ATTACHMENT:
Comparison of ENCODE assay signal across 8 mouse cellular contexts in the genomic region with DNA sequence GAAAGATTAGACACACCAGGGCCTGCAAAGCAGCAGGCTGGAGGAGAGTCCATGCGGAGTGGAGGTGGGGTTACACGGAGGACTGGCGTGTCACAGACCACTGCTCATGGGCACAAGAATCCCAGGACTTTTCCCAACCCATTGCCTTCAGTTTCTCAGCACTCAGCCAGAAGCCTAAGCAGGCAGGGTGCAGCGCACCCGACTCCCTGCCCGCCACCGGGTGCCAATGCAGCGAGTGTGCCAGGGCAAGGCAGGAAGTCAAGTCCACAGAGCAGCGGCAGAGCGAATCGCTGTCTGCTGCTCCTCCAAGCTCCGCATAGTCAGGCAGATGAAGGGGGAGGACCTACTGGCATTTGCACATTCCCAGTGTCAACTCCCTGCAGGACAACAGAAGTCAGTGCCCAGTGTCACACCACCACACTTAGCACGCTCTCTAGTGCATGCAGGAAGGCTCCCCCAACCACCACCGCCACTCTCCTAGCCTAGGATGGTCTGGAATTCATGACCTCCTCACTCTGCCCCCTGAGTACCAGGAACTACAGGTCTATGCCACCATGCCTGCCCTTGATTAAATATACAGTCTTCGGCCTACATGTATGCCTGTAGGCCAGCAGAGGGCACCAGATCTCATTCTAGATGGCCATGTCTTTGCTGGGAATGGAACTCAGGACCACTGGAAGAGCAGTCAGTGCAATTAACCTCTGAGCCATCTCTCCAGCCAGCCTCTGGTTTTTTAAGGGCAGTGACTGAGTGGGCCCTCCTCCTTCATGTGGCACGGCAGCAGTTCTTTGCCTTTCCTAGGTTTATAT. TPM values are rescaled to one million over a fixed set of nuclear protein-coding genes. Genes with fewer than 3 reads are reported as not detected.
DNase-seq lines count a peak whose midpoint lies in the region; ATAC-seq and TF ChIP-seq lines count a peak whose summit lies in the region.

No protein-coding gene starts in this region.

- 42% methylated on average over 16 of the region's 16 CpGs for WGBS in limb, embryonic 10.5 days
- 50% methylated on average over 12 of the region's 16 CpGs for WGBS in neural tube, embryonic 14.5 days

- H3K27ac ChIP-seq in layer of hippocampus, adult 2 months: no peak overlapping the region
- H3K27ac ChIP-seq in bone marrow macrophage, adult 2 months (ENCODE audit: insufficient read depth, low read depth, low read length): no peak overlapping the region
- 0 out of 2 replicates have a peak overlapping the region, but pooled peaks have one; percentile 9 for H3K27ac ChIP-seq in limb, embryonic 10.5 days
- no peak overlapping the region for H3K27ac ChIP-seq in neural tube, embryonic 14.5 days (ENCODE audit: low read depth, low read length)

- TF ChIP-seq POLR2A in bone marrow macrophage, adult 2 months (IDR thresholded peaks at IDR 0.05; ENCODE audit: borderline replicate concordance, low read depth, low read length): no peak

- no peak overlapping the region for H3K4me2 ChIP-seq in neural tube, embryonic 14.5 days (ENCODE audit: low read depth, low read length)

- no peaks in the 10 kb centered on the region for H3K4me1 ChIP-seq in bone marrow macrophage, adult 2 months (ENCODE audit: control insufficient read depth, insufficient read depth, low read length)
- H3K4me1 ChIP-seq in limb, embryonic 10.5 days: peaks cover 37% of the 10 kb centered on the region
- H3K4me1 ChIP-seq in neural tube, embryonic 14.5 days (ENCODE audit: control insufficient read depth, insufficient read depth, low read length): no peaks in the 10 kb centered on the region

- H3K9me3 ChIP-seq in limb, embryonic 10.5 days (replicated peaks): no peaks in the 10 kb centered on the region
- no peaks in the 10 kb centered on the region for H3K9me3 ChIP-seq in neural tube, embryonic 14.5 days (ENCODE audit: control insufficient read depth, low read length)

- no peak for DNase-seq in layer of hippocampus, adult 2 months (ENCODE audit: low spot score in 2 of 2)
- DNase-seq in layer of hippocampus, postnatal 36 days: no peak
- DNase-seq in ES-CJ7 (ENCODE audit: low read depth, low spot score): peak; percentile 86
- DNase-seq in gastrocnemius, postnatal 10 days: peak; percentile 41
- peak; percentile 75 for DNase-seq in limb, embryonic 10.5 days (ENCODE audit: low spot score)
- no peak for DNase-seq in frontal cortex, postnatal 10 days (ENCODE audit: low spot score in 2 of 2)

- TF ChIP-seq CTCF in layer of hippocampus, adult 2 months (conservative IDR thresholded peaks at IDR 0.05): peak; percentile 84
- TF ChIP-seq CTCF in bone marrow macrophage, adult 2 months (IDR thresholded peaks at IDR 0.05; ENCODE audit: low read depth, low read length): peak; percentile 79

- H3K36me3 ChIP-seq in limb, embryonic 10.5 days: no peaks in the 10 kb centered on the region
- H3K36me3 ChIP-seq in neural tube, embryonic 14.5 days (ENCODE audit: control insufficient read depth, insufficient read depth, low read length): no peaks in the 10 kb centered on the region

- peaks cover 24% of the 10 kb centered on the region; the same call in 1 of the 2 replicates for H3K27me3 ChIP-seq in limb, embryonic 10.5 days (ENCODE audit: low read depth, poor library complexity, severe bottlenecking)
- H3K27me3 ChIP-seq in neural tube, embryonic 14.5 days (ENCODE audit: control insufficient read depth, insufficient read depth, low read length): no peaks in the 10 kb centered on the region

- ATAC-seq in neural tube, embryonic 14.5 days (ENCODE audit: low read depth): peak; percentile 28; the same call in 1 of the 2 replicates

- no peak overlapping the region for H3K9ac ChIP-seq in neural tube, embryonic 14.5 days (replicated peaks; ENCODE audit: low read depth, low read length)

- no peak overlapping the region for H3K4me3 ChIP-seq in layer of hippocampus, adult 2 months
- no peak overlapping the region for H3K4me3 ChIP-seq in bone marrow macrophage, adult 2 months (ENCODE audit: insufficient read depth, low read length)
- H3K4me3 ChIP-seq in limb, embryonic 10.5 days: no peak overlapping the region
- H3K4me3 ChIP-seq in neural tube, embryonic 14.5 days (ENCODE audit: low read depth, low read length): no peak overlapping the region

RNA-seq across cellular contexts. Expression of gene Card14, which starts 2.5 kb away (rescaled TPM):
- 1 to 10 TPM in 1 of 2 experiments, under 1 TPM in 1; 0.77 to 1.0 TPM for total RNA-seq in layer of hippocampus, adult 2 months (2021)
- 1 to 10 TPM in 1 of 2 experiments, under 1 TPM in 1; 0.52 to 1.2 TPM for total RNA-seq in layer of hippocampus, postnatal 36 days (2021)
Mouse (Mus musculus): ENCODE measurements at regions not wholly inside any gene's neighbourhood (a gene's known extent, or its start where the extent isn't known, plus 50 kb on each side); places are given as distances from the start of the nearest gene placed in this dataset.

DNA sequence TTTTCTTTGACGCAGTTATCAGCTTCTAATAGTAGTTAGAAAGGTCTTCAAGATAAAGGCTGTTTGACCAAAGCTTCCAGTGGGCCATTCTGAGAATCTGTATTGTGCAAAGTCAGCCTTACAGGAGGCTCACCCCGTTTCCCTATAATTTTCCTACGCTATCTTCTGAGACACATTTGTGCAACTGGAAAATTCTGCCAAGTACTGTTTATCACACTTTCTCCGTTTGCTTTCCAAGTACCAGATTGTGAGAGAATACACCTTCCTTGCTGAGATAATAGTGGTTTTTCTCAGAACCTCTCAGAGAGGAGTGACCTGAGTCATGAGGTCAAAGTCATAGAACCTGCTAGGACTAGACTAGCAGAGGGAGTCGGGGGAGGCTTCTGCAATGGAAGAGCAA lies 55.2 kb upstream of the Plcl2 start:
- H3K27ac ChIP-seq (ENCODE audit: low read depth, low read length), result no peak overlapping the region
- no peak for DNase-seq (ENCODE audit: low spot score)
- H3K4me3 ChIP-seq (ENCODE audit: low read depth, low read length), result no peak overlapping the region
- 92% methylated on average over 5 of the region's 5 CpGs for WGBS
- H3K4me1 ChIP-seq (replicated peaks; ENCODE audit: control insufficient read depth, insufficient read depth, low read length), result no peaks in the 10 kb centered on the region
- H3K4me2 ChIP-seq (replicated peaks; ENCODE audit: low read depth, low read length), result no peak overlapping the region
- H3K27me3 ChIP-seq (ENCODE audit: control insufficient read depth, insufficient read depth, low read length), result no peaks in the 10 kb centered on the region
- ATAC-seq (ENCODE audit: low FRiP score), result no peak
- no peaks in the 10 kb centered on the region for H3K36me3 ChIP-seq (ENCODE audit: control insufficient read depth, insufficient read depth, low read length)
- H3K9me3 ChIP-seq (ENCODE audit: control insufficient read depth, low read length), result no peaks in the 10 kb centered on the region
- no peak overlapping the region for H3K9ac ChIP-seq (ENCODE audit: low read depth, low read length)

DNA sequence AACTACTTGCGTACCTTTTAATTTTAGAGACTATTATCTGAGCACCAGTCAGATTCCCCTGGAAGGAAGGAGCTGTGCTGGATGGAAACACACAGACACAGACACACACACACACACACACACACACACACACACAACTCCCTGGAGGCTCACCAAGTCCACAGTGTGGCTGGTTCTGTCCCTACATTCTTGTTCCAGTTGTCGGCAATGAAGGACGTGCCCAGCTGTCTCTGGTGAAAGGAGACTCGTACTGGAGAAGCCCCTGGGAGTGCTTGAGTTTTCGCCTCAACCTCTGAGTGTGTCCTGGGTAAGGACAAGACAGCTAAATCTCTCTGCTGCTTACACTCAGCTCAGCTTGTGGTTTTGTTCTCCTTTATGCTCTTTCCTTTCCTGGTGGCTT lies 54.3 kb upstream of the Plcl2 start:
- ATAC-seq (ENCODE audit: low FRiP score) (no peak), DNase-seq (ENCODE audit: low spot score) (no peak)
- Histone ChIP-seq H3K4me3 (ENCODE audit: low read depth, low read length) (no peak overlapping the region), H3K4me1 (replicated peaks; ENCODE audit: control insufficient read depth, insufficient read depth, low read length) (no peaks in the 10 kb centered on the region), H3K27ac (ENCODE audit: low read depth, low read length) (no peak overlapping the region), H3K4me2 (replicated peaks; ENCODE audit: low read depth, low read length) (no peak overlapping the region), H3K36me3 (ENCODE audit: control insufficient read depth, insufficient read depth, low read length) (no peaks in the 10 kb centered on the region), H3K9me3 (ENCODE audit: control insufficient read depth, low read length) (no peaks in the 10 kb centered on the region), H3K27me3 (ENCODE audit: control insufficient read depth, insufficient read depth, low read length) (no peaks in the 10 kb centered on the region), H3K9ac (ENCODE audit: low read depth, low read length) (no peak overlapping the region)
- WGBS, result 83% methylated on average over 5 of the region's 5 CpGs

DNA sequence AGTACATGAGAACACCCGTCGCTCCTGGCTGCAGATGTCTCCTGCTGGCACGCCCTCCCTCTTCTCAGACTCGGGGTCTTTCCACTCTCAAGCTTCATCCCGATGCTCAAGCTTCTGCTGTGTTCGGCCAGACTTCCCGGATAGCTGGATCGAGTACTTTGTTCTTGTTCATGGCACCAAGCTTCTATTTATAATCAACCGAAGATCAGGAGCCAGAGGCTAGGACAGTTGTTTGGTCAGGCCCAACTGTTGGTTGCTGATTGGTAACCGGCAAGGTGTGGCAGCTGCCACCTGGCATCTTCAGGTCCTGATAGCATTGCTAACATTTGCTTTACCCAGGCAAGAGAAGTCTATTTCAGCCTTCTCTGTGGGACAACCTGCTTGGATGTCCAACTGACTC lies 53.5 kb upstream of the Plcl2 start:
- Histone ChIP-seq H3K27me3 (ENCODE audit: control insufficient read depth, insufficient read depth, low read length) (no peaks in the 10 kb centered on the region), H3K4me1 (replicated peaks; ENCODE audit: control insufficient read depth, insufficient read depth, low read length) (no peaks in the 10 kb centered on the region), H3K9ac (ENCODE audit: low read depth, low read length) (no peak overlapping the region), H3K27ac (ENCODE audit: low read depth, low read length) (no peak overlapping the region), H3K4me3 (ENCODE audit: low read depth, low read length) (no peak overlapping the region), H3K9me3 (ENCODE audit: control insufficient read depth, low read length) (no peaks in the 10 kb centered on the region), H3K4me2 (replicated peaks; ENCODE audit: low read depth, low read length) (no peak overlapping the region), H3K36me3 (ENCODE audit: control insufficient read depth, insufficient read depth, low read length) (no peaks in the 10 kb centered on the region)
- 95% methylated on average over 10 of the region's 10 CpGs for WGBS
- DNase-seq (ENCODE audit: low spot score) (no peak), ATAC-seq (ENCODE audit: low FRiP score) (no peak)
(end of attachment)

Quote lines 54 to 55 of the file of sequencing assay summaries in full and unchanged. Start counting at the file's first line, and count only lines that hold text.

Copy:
- WGBS, result 83% methylated on average over 5 of the region's 5 CpGs

DNA sequence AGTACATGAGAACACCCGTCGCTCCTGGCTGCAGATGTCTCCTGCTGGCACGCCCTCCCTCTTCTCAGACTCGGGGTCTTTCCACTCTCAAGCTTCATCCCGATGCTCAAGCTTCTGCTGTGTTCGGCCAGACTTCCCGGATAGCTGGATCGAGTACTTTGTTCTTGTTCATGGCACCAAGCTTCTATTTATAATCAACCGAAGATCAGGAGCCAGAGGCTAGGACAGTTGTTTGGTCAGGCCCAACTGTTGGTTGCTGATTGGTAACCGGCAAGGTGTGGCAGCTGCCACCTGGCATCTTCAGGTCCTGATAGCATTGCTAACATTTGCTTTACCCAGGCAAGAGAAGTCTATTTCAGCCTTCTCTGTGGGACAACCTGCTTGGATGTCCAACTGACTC lies 53.5 kb upstream of the Plcl2 start: